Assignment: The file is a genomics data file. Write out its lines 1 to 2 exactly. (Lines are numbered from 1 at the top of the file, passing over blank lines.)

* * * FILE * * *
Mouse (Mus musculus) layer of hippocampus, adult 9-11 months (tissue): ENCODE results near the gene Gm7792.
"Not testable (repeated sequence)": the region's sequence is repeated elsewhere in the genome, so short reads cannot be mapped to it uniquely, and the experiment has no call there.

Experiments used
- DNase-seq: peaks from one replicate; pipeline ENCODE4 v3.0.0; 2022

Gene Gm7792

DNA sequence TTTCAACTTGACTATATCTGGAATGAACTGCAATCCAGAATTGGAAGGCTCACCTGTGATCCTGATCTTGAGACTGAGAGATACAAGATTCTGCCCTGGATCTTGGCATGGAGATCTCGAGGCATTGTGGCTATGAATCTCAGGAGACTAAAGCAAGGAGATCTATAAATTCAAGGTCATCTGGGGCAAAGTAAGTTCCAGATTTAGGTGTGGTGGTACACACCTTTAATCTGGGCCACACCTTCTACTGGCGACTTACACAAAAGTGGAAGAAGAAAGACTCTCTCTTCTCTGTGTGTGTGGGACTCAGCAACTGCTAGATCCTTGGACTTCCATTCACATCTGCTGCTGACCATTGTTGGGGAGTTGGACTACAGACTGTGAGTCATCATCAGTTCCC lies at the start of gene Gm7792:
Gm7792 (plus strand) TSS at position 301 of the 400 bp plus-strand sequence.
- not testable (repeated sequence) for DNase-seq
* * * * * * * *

Mouse (Mus musculus) layer of hippocampus, adult 9-11 months (tissue): ENCODE results near the gene Gm7792.
"Not testable (repeated sequence)": the region's sequence is repeated elsewhere in the genome, so short reads cannot be mapped to it uniquely, and the experiment has no call there.